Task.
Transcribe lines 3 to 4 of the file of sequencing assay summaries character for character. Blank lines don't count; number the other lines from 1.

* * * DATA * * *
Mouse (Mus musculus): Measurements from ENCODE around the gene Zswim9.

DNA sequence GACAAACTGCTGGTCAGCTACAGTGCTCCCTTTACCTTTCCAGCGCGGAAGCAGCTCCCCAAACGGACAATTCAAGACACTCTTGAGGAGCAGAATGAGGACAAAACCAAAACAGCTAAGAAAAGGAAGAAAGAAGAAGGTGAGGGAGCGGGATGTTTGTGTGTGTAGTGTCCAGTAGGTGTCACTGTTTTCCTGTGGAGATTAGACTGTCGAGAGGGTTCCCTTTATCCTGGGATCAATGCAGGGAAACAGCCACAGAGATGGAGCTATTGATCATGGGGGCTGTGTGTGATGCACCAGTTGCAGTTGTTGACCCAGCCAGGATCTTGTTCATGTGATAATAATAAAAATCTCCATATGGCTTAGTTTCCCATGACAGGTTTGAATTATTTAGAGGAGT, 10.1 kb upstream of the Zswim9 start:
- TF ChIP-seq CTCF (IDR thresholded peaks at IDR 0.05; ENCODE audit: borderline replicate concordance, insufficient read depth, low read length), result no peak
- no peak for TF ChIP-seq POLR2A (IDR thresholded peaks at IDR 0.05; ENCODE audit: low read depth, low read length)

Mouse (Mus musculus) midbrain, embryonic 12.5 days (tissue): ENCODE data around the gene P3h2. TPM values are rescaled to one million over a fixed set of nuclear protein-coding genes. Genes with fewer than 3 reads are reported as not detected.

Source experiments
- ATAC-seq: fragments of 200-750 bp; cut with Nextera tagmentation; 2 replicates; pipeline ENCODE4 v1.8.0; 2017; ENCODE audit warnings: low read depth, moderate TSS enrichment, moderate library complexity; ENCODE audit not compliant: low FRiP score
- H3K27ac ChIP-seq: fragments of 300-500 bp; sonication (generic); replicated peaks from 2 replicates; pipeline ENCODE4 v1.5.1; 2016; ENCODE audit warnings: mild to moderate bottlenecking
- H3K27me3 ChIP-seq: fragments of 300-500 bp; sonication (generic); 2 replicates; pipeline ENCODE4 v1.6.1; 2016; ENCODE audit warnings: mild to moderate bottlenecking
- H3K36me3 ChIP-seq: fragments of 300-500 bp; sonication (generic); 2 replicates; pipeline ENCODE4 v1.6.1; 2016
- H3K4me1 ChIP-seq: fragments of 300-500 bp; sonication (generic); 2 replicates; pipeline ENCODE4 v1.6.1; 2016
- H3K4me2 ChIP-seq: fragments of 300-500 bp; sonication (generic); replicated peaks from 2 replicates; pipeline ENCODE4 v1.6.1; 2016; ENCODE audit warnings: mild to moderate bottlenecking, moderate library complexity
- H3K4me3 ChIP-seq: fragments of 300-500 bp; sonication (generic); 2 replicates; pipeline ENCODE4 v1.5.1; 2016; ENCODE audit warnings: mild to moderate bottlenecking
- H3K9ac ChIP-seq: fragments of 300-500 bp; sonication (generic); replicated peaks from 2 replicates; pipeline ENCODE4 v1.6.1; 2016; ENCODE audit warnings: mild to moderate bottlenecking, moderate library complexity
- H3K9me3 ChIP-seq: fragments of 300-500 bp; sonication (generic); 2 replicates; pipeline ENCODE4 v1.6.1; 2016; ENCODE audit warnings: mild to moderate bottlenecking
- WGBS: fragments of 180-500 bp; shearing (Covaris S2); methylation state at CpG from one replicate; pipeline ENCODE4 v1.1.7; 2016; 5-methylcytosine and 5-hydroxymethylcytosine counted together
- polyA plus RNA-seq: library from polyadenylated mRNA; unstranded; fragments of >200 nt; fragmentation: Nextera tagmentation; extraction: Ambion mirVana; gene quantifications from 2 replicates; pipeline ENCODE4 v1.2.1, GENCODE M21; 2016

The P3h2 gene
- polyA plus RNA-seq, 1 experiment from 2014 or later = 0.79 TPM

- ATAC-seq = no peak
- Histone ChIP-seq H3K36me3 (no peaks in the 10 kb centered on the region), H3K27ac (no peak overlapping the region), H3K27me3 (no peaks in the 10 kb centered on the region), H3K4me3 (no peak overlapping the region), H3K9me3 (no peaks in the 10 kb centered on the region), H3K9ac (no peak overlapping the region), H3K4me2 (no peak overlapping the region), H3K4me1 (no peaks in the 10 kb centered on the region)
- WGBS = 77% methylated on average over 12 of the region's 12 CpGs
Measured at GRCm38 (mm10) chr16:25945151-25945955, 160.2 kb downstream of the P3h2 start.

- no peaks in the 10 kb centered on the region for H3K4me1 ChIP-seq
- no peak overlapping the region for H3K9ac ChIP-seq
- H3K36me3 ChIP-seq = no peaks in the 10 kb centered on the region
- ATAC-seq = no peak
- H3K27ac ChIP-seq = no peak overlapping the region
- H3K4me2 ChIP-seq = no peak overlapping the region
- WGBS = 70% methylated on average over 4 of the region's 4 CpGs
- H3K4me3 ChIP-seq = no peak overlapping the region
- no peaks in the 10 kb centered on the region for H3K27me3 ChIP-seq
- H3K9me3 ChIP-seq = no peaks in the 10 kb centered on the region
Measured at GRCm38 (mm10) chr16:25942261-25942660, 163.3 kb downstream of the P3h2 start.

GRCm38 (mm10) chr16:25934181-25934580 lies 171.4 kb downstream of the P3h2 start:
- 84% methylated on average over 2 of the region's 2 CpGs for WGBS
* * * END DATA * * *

- TF ChIP-seq CTCF (IDR thresholded peaks at IDR 0.05; ENCODE audit: borderline replicate concordance, insufficient read depth, low read length), result no peak
- no peak for TF ChIP-seq POLR2A (IDR thresholded peaks at IDR 0.05; ENCODE audit: low read depth, low read length)